Monthly Archives: September 2007

Isle Au Haut

Good morning everyone from Isle Au Haut. I have been here numerous
times over the years though less and less these past few years as the
tiny anchorage at the village has gained a few more moorings. We did
not have much wind yesterday and pushed most of the afternoon. We
managed to squeak in to anchor at one end of the thorofare and get
ashore for a walk before dinner. The kids and I visited the church complete with its traditional New England codfish wind vane on top and some lovely stained glass windows. Built in 1857 it is a spiritual place on the hill overlooking the bay. I read the proverbs while the kids played preacher in the pulpit.On this day I am especially conscious of how fragile our lives can be. I am thankful to be here, thankful for the guests that share themselves with us, thankful for the life in the bay. It is all good, even on a rainy day like this.

Have a great day. Be well. Do good.

Photos by Neil Parent.

Shining Bright

Good morning everyone. The winds lightened up quite a bit despite the forecast for 15-20 knot winds. They just never came. So much of the day was easy sailing back and forth, upwind towards Camden. The heat and humidity have settled back in to the state as one more (final?) blast of summer temperatures settles back into Maine. Even the deer take a dip in the water, swimming from one island to another. A fabulous event to behold!

The cormorant I mentioned in yesterday's entry spent the night sitting on the boom. Jen finally woke it up during washdown when it stretched slowly, nodded its head, and gracefully flew off.

This has been a wonderful week. Great people are the name of the
game for us and this week has been no let down. We have sailed many
miles, seen many lighthouses, and had many laughs. I was up on deck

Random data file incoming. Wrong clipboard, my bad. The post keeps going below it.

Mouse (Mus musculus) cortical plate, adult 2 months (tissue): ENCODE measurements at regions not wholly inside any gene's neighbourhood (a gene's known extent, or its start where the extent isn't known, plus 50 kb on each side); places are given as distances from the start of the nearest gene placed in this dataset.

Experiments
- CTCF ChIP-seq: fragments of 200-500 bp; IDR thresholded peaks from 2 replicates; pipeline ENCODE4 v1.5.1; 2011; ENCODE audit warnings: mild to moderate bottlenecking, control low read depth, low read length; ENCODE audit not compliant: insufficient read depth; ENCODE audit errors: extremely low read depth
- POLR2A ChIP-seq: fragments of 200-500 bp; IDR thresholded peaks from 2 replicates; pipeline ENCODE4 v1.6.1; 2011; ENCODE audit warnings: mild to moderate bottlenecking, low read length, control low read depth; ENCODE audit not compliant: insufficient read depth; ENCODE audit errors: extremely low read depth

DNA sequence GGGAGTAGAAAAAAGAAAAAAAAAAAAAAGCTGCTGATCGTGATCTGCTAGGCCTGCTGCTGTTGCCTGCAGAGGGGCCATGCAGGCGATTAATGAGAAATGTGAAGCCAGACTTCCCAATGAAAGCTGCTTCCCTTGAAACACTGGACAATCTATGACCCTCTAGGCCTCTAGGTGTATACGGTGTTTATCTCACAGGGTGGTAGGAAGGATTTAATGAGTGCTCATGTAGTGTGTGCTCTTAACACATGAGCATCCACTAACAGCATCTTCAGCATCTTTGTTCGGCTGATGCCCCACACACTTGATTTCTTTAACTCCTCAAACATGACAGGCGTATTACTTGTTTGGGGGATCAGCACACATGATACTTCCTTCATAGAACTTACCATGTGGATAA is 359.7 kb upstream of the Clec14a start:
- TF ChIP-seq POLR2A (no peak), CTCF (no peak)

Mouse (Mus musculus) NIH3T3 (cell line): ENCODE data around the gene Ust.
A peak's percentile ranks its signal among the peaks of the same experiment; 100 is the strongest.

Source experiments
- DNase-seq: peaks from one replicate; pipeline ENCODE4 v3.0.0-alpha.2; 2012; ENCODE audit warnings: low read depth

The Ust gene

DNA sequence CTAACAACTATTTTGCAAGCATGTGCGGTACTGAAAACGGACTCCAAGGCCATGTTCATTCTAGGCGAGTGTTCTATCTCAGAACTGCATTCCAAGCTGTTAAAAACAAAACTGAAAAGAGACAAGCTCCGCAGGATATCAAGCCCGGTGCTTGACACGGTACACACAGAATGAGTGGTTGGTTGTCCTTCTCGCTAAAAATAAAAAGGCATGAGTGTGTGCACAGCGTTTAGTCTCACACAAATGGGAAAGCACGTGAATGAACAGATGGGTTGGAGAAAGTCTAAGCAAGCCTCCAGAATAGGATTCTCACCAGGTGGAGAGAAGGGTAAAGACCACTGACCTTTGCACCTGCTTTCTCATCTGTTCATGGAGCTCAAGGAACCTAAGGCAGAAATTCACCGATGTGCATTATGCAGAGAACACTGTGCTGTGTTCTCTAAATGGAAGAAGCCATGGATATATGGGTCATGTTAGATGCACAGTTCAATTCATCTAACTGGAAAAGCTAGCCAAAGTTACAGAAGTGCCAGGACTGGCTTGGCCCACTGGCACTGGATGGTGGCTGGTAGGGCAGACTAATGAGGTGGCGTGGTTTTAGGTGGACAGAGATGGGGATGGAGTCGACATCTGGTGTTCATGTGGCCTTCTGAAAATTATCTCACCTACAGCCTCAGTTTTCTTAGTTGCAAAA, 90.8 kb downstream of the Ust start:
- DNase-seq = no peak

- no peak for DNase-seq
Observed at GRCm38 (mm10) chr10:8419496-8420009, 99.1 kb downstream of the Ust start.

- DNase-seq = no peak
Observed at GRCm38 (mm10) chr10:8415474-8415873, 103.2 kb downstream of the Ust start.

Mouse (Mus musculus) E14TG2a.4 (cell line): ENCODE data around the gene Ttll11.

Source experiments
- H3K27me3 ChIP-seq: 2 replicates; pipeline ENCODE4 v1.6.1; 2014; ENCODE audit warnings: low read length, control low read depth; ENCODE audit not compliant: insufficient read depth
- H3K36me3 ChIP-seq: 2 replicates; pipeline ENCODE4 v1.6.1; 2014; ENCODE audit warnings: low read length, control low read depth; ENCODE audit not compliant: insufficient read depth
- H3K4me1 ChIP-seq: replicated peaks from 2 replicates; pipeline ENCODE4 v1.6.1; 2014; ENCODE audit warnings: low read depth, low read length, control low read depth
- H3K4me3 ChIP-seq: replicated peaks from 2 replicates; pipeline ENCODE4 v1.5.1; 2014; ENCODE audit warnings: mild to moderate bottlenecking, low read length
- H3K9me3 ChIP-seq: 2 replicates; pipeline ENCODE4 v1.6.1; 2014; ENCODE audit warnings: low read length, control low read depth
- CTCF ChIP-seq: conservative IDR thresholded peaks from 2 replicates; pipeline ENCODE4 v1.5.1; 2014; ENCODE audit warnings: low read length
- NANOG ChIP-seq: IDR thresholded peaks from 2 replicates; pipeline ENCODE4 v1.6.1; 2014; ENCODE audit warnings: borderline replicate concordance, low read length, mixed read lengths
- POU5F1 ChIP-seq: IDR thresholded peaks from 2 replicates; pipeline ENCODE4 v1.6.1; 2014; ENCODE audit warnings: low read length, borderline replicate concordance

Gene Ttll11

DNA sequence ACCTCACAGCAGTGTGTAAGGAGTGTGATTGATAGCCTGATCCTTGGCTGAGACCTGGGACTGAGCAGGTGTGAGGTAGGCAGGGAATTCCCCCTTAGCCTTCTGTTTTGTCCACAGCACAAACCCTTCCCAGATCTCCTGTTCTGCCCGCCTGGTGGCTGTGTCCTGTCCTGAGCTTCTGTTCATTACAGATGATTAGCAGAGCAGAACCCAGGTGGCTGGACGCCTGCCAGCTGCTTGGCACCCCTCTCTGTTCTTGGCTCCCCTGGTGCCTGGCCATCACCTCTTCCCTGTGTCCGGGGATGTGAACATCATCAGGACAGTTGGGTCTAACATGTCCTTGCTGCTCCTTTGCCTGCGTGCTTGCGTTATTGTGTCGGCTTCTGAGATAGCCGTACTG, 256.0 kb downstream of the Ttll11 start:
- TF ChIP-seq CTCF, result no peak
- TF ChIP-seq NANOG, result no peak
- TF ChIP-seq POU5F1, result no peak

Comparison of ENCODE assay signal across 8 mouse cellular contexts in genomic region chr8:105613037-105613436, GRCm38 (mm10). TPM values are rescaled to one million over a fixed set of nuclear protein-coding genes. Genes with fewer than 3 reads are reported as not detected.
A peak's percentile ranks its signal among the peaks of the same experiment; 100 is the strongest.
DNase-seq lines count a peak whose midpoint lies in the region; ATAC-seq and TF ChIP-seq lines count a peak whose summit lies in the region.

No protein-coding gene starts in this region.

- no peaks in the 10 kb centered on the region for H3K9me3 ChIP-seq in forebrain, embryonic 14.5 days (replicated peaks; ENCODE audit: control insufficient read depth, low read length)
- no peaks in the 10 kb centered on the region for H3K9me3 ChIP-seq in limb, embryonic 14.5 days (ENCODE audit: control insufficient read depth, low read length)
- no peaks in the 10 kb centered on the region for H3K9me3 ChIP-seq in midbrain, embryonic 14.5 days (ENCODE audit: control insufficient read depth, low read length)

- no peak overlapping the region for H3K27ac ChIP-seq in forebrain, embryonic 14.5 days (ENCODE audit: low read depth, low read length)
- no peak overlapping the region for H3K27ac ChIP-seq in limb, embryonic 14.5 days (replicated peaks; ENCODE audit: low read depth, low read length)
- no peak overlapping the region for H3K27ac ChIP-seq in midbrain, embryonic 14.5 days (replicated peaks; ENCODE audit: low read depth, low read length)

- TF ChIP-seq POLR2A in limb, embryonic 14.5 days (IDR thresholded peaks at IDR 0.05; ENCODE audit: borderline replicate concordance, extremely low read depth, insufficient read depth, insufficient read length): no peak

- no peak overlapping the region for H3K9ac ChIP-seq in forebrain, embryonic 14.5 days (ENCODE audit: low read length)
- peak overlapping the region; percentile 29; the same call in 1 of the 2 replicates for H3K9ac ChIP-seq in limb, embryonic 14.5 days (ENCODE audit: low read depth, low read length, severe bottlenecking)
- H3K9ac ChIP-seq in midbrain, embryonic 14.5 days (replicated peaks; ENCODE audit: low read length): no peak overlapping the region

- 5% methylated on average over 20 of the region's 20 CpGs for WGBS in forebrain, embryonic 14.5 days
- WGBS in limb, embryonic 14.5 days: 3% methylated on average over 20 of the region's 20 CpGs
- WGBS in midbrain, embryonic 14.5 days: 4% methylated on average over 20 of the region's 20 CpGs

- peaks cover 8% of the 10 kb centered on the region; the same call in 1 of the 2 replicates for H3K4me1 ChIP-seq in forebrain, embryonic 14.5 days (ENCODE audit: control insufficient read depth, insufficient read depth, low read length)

last night and the canopy of stars reminded me of the richness of
what happens here. When I look up I can either see the sky as a flat
assembly of twinkling lights or if I squint just right I can sense
the 3 dimensional richness of the universe. I see these windjammer
cruises as 3 dimensional. I see lights sitting all over the cabin
houses, the rocking chair, the lazarettes, around the tables at meal
time. Everyone aboard has richness and texture that I will never
know fully but which I am privileged to be touched by. I get
overwhelmed by it all. Just like the lighthouses along the shore
there are many stories to be discovered in the lights aboard. Some we
see from a distance, some we get to know up close. It is all very
beautiful.

Have a great day. Be well. Do good. Shine bright.

Photos by Barry & Jen.

Standing in the Wind


Good morning everyone. This has been the windiest week of the
summer. The fall winds have come on as if someone threw a light
switch. We passed our weekly average for miles sailed yesterday
morning. As for the lighthouses, well, one guest has counted 25 thus
far, although some of those were just visible with binoculars. We
went ashore yesterday at North Haven and sailed down wind all day to
Fort Point Light where we will get ashore this morning.

A cormorant has been sitting on the tip of our main boom since we
arrived here yesterday. Go figure. The bird doesn't appear injured
nor does it mind having its picture taken. I admired its balance in
the gusty winds we had last night.

Have a great day. Be well. Do good.

Photos by Barry & Jen.

Distant Lights


Good morning everyone. We had a another wild and wooly sail yesterday. After a walk ashore we left Bar Harbor with a reef in the mainsail. The wind had come NW and was gusty at times, maybe blowing as much as 20 knots. Our sail of Frenchman Bay took us quite close to Egg Rock. The once painted red roof was faded by the elements. A lone bald eagle was keeper of the ledges.